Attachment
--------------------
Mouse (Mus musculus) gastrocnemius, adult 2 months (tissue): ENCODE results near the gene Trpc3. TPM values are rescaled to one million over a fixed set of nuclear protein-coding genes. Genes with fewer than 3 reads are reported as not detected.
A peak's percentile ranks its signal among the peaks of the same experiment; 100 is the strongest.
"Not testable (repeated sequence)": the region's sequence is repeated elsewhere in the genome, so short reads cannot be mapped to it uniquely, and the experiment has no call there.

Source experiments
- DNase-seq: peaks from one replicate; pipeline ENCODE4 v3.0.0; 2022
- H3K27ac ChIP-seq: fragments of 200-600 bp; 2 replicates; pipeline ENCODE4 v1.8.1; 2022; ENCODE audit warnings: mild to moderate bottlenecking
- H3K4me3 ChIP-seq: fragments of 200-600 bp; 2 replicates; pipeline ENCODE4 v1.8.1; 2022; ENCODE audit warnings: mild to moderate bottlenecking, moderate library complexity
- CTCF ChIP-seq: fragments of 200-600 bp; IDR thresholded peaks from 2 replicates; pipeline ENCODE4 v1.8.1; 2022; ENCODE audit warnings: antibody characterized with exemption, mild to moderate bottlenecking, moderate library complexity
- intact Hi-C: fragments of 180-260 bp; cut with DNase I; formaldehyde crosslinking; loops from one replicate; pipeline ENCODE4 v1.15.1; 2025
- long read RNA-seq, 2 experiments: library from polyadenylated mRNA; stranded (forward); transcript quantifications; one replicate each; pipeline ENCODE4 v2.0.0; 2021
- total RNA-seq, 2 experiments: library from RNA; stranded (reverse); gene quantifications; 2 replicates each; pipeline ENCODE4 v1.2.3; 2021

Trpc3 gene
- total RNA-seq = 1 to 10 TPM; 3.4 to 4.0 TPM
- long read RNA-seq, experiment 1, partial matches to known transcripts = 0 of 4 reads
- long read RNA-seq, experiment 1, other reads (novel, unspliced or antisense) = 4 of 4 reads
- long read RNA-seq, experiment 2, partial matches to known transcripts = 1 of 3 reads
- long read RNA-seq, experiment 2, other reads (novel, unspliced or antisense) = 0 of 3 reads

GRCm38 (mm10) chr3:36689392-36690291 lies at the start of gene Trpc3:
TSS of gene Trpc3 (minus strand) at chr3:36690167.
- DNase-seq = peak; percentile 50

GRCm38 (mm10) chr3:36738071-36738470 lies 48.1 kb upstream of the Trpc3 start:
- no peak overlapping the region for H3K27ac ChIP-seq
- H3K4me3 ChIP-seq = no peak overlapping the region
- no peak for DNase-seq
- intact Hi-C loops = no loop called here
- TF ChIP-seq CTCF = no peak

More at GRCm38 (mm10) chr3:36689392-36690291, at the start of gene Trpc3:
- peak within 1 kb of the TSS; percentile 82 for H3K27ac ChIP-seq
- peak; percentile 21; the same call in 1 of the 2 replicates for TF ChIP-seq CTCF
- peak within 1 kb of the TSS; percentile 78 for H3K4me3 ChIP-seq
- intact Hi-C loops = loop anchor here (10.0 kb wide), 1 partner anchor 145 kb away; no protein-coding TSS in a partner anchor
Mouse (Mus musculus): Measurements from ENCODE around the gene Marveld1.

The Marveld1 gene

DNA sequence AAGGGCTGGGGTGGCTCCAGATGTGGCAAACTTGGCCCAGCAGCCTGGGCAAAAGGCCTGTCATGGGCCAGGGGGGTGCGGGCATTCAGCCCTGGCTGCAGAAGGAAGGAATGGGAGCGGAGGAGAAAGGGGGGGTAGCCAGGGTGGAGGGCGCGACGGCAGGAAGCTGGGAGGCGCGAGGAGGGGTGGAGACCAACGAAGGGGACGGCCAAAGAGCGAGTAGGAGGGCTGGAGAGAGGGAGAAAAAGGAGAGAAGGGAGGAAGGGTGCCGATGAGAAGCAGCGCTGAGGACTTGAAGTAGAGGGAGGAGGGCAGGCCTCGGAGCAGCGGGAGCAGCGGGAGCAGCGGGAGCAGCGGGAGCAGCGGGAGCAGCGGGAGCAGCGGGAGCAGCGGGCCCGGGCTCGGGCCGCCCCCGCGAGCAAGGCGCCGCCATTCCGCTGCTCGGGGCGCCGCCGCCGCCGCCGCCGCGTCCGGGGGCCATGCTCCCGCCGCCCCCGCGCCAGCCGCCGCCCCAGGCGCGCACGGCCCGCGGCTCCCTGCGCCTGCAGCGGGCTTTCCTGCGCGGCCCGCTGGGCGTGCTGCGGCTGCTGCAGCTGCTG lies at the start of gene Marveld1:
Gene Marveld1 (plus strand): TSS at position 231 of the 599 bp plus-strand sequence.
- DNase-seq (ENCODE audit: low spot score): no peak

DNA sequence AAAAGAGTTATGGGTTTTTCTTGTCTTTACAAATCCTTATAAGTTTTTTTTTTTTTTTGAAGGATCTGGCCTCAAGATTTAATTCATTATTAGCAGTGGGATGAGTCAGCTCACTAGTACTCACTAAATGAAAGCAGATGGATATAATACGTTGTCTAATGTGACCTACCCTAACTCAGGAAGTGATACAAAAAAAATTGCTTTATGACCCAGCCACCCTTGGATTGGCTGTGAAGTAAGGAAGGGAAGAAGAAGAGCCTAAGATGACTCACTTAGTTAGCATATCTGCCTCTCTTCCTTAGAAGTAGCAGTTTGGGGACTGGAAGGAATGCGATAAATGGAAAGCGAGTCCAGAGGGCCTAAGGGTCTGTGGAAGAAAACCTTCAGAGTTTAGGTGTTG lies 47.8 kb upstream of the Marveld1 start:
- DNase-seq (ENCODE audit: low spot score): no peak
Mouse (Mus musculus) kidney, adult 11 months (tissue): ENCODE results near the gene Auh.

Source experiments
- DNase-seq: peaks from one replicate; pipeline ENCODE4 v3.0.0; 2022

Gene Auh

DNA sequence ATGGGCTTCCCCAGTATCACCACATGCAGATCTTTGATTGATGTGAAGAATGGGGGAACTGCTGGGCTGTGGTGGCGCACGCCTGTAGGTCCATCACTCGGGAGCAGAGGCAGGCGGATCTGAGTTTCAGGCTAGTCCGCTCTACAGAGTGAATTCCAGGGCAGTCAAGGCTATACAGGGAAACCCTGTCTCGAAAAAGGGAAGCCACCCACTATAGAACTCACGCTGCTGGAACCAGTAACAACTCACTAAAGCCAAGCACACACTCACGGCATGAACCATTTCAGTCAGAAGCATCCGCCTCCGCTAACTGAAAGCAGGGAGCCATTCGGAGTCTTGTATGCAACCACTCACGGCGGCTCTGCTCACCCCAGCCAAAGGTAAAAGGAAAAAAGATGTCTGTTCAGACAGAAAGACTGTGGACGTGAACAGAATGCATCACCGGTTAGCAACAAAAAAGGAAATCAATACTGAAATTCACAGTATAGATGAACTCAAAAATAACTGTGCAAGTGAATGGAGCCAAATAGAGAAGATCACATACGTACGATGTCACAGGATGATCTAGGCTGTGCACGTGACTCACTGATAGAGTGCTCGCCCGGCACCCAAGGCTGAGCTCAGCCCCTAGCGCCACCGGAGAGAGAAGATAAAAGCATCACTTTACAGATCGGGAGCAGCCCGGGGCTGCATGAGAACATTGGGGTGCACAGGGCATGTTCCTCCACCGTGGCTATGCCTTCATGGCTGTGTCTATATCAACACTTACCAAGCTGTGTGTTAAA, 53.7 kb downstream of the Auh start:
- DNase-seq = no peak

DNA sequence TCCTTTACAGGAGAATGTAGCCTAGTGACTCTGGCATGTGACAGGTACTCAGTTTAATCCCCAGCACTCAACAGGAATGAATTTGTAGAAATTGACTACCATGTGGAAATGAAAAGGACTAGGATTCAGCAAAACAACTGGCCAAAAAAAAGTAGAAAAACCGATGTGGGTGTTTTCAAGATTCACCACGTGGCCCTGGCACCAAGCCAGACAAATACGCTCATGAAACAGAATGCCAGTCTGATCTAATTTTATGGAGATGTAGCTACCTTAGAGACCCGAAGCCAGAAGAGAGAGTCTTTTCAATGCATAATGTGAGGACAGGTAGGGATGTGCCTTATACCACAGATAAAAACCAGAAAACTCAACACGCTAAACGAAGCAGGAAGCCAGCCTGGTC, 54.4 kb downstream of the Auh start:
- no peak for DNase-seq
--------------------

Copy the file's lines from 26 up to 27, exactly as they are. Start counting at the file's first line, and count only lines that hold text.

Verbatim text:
- TF ChIP-seq CTCF = no peak

More at GRCm38 (mm10) chr3:36689392-36690291, at the start of gene Trpc3: